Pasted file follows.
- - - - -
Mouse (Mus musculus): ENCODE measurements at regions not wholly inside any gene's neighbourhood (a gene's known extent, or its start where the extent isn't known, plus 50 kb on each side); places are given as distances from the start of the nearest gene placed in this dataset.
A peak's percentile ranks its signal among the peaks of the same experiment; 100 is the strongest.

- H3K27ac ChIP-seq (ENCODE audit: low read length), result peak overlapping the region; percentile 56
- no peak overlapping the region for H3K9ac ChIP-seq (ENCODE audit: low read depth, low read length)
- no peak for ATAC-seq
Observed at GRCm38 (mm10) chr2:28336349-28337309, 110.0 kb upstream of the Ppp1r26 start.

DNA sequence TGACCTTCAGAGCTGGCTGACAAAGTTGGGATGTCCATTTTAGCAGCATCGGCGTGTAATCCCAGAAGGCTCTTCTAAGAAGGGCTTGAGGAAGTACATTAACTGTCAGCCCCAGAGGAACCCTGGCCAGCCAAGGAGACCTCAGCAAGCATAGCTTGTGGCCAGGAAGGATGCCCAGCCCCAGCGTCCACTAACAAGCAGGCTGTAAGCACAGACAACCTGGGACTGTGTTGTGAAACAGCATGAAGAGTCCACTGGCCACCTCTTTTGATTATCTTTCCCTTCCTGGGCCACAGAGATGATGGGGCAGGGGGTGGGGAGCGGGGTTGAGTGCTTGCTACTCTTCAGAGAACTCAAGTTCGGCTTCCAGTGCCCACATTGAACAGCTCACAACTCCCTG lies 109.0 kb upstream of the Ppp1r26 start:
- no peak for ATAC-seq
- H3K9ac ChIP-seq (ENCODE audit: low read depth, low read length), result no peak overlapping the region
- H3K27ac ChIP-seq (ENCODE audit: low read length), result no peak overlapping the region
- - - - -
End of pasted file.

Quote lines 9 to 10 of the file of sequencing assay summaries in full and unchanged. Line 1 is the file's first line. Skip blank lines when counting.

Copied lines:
- H3K9ac ChIP-seq (ENCODE audit: low read depth, low read length), result no peak overlapping the region
- H3K27ac ChIP-seq (ENCODE audit: low read length), result no peak overlapping the region